19/05/2013 Sunday Politics West


Andrew Neil and David Garmston are joined by the Chief Secretary to the Treasury, Danny Alexander and discuss Conservative UKIP electoral pacts with Conservative MPs.

Similar Content

Browse content similar to 19/05/2013. Check below for episodes and series from the same categories and more!



shooting of thousands of badgers. The Government says it will reduce


the number of cows being slaughtered because of TB but farmers and


Apology for the loss of subtitles for 2152 seconds


the Sunday Politics here in the West. Coming up: We are days away


from the first shots being fired in a cull of badgers. The Government


says killing them will help stop the spread of TB to cattle so they'll be


shot in two trial zones in Somerset and Gloucestershire. But with


animals rights campaigners against it, will it turn into badger wars? A


farmer and a protestor will be going head to head later in the programme.


But first, let's welcome two politicians to our set. They are the


Conservative MP in the Cotswolds, Geoffrey Clifton-Brown, and for


Labour, Glyn Ford, who was a member of the European Parliament for 25


years. Let's talk about Europe, first of all. Geoffrey, is all this


banging on about Europe in the public interest? The UK Independence


party vote has focused everybody's minds, particularly the


Conservatives, as to how this might affect things next year and the


general election. Is it another Conservative civil war in the


offing? There is no civil war! The party are not clear about what


policies they want. What way would you vote? At the moment, if there is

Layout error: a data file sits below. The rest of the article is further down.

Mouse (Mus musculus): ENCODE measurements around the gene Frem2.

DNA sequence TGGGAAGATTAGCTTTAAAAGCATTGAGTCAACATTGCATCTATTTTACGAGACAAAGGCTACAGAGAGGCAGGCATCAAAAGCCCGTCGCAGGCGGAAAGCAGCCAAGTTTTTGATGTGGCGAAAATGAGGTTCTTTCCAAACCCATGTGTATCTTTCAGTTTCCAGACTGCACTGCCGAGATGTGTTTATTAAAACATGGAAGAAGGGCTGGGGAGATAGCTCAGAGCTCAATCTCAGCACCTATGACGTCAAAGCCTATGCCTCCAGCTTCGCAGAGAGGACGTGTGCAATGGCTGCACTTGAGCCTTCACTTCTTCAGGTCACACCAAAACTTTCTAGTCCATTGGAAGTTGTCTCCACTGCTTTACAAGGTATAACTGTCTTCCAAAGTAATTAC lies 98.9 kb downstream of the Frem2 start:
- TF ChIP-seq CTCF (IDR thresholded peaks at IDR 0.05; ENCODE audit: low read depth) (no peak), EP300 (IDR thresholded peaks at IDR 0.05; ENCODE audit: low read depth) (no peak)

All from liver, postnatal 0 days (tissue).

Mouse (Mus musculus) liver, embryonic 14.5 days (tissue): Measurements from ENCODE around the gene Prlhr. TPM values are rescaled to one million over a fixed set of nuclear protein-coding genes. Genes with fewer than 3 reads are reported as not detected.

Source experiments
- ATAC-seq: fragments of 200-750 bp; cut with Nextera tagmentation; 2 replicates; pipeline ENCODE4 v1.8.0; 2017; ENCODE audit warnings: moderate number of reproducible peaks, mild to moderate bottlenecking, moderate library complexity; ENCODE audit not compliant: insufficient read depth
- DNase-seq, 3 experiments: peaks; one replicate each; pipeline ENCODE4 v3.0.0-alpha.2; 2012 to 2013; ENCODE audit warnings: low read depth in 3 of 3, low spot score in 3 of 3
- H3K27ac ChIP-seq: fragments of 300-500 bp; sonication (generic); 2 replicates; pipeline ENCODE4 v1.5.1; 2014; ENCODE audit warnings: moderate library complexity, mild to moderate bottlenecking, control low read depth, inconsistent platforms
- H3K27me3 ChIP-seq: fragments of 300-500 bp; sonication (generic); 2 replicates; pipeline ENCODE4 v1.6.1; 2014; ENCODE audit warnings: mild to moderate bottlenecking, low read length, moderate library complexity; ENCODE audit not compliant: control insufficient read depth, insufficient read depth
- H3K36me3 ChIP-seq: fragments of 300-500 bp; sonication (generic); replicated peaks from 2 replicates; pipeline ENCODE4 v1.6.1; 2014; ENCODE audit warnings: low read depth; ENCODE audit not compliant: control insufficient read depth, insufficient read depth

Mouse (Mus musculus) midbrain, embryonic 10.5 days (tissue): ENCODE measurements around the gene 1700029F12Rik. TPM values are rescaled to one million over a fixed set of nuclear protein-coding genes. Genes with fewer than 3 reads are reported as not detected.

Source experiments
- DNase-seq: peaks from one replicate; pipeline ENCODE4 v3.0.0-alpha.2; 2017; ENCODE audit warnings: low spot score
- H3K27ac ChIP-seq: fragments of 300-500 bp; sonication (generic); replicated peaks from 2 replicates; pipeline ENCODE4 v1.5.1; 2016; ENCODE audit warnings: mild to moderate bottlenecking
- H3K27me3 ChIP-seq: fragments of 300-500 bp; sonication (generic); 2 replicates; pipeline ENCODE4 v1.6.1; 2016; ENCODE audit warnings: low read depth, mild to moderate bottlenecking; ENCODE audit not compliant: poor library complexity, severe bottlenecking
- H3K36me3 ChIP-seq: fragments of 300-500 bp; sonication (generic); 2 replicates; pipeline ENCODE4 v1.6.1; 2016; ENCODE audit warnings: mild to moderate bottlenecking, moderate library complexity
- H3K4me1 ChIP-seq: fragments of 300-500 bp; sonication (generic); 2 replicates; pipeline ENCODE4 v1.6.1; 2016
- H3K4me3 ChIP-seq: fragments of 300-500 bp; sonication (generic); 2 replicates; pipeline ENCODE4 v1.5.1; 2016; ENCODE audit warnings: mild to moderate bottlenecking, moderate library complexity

no negotiation, I would probably vote to come out. I don't know why


he should stay on. I am involved in writing a book at the moment saying


the problem with Europe is too much of a Tory Europe. I say we need a


very different Europe that ends austerities. For his Europe, fine!


For the Europe I would like to see, people will want to stay in. What


this is about is saving David Cameron's career. He wants a


referendum in 2015. That's what it's about. If you're serious, do it


now! Why hasn't it become a much loved institution in this country:


The European Parliament? We don't expect every local institution to be


loved, do we? May be respected because we do make decisions that


shape peoples lives and the difference between where the


political centre of gravity is does make a difference. If you want a


different Europe, vote on another way.


The Government's cull of badgers is due to get underway very soon and


the first animals to be shot will be here in the West Country. Two zones


have been selected to try out the scheme and they are in Somerset and


Gloucestershire. But do the arguments for a cull stack up? We'll


be debating that shortly. First, here's Paul Barltrop.


Diseased and doomed. It's a dozen years since David Barton's farm near


Cirencester was first afflicted by bovine TB. But here, as elsewhere,


it's getting worse. This week, two more tested positive. I have been


doing this for ten, 11 years. When I have a lorry turn up taking all


these cars of mind that I have been breeding for years, that's a real


pain. He invited in the media on Friday to show how farmers suffer.